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CALIFORNIA

Numero Uno Buys Oregon Sandwich-Bakery Chain

Restaurants: The Van Nuys-based company, struggling to rebound, gets in on the dual-concept trend.

January 23, 1997|KIMBERLY SANCHEZ | TIMES STAFF WRITER

The Numero Uno pizza chain said Wednesday that it has bought a small, upscale chain of Oregon sandwich and bakery shops and plans to market a dual-concept restaurant at the Oregon outlets, joining fast-food industry giants such as Pizza Hut and Carl's Jr. in combining two types of restaurants under one roof.

Van Nuys-based N.U. Pizza Holding Corp., which paid $200,000 in cash for the Victorian-styled Oregon's Original Sandwich Express & Bakery stores, said it expects the new dual concept "will be the growth vehicle of the company for the future."

N.U. Pizza, struggling back from a string of losses, will retrofit the new stores under the name Formaggi/Sandwich Express. The 44 Los Angeles-area Numero Uno restaurants will not change, except to add two sandwiches sold by the Oregon chain.

"It's very exciting," said N.U. Pizza President Ron Gelet, who founded the chain in 1973. "It would be like walking into a Subway during the day and an Italian restaurant at night . . . except it's a very upscale sandwich operation. They're absolutely gorgeous."

Because 80% of the sandwich shops' business comes from lunchtime sales and 80% of the pizza stores' sales are made in the evening, the combination of the two is "conceptually and strategically a good idea," said Bob Sandelman, a Brea-based restaurant industry consultant.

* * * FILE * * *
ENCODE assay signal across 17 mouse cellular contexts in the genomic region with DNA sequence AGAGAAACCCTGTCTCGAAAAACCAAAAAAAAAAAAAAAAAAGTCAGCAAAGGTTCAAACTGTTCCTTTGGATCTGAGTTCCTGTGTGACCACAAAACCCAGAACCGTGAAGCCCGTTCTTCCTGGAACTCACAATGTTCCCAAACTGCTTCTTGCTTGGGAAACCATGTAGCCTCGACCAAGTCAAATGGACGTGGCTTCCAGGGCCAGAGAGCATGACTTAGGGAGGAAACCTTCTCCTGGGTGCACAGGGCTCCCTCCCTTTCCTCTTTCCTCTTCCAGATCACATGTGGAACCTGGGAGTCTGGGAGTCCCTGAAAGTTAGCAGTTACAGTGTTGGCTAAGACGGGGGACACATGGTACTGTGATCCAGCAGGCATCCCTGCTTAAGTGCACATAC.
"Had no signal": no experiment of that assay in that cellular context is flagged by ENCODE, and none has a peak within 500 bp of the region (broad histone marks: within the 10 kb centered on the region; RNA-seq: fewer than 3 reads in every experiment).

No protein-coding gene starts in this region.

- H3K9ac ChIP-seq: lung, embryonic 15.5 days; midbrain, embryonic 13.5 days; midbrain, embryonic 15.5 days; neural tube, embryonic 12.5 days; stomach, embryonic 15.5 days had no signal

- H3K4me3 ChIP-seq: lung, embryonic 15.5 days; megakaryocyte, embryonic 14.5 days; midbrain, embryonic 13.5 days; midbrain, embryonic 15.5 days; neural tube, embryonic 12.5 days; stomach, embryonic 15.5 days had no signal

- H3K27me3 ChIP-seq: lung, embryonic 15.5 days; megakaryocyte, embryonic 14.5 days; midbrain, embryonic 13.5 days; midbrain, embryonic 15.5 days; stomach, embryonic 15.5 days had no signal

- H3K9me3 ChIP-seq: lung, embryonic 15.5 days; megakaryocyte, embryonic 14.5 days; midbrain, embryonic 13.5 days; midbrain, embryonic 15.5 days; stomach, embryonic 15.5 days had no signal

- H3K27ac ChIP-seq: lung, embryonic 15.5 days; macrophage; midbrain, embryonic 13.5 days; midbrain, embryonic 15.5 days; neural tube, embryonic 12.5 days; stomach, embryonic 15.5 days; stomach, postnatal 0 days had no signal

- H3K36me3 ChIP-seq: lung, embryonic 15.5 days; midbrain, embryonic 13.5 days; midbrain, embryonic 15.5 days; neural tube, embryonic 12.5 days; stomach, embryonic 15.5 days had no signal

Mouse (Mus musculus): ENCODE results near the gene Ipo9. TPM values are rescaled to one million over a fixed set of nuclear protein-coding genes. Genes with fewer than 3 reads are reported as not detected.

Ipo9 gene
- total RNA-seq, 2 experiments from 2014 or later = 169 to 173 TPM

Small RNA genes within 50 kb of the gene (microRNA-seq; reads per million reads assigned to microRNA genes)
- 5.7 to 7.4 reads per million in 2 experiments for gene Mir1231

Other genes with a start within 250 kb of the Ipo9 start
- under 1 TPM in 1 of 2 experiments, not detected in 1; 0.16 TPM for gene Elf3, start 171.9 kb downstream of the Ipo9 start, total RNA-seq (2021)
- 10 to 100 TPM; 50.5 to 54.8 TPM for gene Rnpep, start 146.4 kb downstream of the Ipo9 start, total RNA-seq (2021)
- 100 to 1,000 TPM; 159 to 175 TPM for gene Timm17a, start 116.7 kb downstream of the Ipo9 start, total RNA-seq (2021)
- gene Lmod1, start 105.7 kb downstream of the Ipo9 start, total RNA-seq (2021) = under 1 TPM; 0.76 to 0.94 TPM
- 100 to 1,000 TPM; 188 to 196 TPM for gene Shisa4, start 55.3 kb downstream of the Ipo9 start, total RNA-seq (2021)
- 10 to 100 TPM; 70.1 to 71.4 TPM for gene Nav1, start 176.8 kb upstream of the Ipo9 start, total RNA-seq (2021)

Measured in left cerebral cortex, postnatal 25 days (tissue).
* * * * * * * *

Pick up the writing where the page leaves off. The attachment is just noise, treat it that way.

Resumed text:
Dallas-based Pizza Hut is also experimenting with the concept by opening D'Angelo's/Pizza Hut stores serving sub sandwiches in test markets. Carl's Jr. added the Green Burrito chain to its fast-food outlets several years ago.

"Dual branding is becoming more and more common," Sandelman said. "It makes sense from a chain's standpoint in that they can complement each other."

Gelet plans to open company-owned Formaggi/Sandwich Express shops in Northern California this year as well as sell franchises.

The pizza firm, which suffered a $3.3-million loss in its 1995 fiscal year ended June 30, 1995, has been restructuring since then. N.U. Pizza sold its company-owned stores in 1995 and bought three back from franchisees last year. It reported a $4,900 net operating profit in its first fiscal quarter ended Sept. 30, 1996, a $280,000 increase over the year-ago period. The company expects to post a profit of more than $100,000 in the second quarter.

"The doom-and-gloom days are behind us," said Gelet.

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